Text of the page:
Recently, I stumbled across the wit and humor of Daniel Dauphin. The Louisiana horseman comes across as an ‘aw shucks’ kind of guy, but it takes only a few minutes to learn that he’s a bright fella with a penchant for eschewing BS and enjoying myth- and misinformation-busting. Dressed in Wranglers and long-sleeved snap shirts, he likes to call himself the Dogma Killer as he dispels the many traditional practices that do not serve the horse. (“Some ideas you might have held dear just need to die…You’ve got to put your Big Boy pants on and do what’s right for the horse.”) My kind of person.
Daniel is transparent about his life lessons and horsemanship journey, which includes on-the-job learning for improving his work with horses as well as with humans.
I am watching his marathon production of More Than a Bit…O’ Information, available as a digital download or as a multi-DVD package.
For those wondering how anyone could possibly talk entertainingly about bits for five hours and 20 minutes, rest assured there is wwaayy more to be discovered. Dauphin’s production encompasses conversations, explanations, diagrams, and hilarious demonstrations of the myriad aspects of the conversations we have with horses through the bit.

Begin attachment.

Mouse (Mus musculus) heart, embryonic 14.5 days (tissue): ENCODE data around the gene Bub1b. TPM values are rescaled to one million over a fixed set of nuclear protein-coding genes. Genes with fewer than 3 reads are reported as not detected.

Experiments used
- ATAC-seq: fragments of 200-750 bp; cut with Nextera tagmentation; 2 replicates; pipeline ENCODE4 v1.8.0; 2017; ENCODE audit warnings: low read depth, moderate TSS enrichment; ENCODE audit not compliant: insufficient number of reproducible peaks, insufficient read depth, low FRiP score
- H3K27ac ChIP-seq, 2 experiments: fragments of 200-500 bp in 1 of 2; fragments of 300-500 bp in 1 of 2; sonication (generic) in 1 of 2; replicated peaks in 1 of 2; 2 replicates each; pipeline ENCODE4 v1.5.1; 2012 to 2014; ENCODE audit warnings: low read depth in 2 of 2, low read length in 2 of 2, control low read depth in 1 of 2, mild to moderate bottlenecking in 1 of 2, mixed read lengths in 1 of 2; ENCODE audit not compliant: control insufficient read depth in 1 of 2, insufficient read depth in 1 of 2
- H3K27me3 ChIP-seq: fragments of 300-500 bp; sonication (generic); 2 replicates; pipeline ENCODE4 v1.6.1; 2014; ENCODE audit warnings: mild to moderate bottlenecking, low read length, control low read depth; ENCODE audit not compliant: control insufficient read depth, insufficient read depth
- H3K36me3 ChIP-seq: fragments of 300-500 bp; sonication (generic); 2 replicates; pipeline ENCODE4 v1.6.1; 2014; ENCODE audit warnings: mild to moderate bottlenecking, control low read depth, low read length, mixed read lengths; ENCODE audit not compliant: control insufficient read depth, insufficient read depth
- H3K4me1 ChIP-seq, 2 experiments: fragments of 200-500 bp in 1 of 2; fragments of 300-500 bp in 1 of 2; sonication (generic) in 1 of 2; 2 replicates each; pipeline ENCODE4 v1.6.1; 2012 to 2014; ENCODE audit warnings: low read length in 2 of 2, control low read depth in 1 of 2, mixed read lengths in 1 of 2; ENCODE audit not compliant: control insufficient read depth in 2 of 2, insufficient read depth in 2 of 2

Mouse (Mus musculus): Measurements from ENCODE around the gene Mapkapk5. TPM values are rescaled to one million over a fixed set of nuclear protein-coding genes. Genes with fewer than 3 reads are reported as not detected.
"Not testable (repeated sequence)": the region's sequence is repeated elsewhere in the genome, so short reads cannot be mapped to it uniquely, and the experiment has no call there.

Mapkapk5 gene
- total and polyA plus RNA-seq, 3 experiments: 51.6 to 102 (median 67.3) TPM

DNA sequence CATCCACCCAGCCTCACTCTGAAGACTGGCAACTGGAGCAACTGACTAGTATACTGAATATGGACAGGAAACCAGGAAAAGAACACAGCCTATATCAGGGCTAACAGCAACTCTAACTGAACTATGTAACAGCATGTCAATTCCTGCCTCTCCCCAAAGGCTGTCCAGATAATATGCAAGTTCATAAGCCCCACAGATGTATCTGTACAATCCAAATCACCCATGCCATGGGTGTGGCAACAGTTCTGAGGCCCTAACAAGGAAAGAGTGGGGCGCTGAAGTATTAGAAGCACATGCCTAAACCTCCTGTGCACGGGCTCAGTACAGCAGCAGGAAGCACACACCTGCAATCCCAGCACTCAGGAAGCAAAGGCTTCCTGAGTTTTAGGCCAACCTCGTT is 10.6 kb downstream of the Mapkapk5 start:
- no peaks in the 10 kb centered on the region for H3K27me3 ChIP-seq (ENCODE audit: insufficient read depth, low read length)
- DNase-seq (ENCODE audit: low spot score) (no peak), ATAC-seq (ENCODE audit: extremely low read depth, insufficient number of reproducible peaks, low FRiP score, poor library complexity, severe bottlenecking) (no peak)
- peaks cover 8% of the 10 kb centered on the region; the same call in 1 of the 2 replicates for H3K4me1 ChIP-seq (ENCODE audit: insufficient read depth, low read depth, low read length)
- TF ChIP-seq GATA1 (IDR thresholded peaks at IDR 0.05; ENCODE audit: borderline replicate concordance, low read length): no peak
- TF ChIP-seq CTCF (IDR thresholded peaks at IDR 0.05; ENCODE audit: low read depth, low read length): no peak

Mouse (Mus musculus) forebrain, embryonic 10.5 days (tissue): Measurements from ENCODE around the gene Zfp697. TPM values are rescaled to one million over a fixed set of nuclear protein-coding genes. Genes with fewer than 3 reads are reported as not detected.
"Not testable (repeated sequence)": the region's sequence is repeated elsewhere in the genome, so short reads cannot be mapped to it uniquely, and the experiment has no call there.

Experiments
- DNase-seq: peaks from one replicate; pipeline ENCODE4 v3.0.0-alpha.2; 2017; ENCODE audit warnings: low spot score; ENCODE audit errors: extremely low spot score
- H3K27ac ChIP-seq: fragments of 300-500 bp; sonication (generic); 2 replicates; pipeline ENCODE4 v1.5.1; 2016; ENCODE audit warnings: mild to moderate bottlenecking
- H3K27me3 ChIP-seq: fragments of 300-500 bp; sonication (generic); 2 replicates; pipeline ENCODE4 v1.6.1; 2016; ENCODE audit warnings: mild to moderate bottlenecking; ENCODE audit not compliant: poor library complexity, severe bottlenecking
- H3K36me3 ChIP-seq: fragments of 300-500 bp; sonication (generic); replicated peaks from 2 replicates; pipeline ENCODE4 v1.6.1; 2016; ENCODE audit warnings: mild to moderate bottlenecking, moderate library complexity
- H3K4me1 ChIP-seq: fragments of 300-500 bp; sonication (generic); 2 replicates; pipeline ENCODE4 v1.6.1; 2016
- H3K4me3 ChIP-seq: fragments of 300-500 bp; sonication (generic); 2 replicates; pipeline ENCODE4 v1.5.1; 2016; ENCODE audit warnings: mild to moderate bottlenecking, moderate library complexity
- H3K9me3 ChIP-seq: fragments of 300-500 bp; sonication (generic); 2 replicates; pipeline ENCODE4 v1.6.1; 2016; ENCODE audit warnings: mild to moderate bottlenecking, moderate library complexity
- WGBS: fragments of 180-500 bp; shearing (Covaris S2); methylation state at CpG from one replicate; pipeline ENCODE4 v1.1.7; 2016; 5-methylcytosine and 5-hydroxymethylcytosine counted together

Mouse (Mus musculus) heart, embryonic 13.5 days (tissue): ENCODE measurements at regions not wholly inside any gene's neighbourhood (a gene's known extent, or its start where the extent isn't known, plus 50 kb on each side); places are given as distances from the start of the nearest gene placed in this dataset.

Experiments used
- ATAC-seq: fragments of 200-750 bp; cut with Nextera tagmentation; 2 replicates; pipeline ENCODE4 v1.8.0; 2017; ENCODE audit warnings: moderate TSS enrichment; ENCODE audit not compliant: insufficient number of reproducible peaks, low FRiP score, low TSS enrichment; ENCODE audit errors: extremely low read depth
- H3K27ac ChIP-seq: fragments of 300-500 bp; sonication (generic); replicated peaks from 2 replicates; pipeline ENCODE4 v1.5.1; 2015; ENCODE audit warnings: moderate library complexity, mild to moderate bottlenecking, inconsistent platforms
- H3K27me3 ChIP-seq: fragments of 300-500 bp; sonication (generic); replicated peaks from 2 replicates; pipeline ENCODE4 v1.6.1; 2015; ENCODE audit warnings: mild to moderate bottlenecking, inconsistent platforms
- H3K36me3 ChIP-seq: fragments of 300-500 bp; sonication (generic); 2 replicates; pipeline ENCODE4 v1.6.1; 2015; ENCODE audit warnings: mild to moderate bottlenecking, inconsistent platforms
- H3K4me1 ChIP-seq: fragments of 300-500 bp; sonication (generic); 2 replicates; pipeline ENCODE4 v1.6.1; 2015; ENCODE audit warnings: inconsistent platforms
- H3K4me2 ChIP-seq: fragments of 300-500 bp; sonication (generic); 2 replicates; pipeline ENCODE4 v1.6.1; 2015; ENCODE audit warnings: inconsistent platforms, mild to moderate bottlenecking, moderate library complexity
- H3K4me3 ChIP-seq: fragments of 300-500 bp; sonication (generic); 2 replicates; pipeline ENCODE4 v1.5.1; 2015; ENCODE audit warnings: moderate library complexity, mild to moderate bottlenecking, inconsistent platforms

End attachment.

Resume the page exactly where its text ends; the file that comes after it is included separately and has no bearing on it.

The project was years in the making and developed with frequent consultations with veterinarians and equine dentists. Invested in thoroughly educating his viewers, Dauphin approaches bits from afar, by first discussing the eyes, the teeth, the tongue, the palette. You’ll learn about horses’ breathing and spinal cord. You’ll consider tail swishing, mouth foaming (yikes!), pinned ears, and excessive clacking as easy signs of bit distress.
You’ll learn that the lips, chin, poll, nose, palette, and bars of the horse’s mouth are all important communicative features in play when the horse connects with the rider through the bit.
Most importantly and much to my satisfaction, Dauphin stresses that no bit will solve the problem of a rider’s poor methodology. If you don’t know how to work a puppet or juggle tennis balls, switching puppets or changing to juggling bowling pins is not going to alter the outcome. Better hands lead to happier horses, regardless of what bit you use.
The video production was filmed at a Boy Scout facility. Illustrations are created with paper and pen. Displays are hand-held and sometimes featured on a wrinkled brown cloth, with a wooden dowel as a pointer. There are no fancy graphics or PowerPoints in sight.
Call it low budget if you will. I’ll call it entertaining education, complete with rosey cheeks, teeth brushing, and egg whites.